The Spirit of the Nation/Portrait from the Peerage


Mentitur, qui te vitiosum, Zoile dixit—
Non vitiosus homo es, Zoile, sed vitium.


In birth, a wanton mother's worthy child,
The offspring of her nuptial faith defil'd;
The graceless spawn of lewd intrigue confess'd,
When keen remorse her dying hour oppress'd;
A jackdaw-noble, glittering in the plumes
Of the old race, whose honours he assumes,
In youth, a profligate, devour'd by debt,
With crowds of starving creditors beset.
At home, for ever in a savage mood,
His temper venom'd as his pois'nous blood.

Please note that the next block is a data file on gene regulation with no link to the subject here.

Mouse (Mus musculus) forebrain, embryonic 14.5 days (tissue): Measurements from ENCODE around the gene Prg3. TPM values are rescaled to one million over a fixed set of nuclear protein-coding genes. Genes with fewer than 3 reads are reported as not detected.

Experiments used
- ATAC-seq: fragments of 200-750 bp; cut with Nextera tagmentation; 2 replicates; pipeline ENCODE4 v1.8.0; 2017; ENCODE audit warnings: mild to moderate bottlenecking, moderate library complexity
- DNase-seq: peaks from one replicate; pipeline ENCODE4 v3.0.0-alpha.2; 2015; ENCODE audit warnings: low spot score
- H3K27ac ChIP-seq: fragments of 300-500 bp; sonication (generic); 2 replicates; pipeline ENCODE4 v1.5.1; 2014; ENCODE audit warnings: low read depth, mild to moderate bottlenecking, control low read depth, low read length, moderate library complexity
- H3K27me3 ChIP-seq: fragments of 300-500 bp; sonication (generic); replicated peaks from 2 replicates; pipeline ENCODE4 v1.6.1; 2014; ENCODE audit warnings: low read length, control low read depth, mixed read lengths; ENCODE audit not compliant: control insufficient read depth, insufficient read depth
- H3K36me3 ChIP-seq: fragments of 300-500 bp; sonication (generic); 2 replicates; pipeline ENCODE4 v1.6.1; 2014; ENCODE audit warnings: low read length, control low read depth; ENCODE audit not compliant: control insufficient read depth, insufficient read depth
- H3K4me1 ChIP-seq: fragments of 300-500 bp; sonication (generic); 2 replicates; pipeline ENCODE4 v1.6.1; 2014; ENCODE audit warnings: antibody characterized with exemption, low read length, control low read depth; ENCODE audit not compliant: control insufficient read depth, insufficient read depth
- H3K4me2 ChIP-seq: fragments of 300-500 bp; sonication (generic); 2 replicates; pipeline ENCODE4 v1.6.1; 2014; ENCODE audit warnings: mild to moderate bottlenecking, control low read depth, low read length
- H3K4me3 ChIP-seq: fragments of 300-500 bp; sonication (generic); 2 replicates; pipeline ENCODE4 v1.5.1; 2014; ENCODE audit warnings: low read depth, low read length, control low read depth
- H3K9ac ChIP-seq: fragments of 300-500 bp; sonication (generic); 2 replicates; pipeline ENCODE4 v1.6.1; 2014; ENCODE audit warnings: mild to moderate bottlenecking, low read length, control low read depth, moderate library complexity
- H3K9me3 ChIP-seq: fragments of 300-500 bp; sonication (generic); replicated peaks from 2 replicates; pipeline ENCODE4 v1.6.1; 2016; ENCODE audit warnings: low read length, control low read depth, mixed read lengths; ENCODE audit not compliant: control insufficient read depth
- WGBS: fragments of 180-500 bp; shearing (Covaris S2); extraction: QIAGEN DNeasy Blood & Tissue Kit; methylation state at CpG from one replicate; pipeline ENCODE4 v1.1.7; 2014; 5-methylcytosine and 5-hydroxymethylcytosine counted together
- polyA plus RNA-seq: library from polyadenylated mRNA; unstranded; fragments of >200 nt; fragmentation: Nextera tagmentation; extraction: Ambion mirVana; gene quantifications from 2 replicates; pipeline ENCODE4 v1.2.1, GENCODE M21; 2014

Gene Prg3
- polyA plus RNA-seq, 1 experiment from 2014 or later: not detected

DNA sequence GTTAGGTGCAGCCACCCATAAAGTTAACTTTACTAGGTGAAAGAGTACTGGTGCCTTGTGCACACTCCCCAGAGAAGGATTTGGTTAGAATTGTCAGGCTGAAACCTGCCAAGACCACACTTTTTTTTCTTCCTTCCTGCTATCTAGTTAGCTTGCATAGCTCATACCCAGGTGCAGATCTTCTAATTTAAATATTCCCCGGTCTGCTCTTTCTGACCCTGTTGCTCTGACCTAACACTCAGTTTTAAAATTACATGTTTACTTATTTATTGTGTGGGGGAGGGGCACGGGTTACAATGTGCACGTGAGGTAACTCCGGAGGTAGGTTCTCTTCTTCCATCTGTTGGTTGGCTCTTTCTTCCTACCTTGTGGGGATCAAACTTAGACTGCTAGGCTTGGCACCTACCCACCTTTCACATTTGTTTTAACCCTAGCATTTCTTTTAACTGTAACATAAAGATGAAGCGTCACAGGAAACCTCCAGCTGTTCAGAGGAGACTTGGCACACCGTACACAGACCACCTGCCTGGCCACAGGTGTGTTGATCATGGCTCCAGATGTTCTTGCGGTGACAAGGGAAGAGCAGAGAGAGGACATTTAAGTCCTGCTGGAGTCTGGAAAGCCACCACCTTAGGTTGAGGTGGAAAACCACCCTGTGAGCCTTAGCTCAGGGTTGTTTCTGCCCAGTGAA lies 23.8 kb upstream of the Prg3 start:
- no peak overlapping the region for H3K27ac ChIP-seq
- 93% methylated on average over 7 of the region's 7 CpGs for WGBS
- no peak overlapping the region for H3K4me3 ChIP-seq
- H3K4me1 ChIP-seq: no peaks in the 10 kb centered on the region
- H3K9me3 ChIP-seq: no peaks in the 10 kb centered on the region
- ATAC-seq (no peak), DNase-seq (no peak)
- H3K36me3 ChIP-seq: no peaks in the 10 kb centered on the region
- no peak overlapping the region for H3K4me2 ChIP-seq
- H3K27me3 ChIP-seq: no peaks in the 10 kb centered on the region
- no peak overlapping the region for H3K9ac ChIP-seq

In politics a brazen renegade,
With bigots leagu'd, his country to degrade;
First, in a foreign senate, to demand
The Saxon sword, to crush his native land;
Which ev'n their satrap with contempt denied,
Spurning the baseness of the parricide.
Again behold him impotent as vile,
Libelling our chief—the guardian of our isle,
A toothless viper mumbling at a file.

Next 'mid his tenants, see the Despot stand,
The grinding Shylock of a shuddering land—
Still on the watch, with law's deceitful mesh,
To extort his bond, and get his pound of flesh—
Even at the time that gave his Saviour birth,
Quenching the fire upon the poor man's hearth!

Ye, who would know his person and his life,
Look at his skin, and listen to his wife!—
His hapless wife, by brutal tyranny,
Driv'n to the pension-list and infamy—
His tainted skin, so loathsome to the eye,
That starv'd hyænas from its touch would fly—
Disgusting object! yet, does this impart
A feeble emblem of his fouler heart!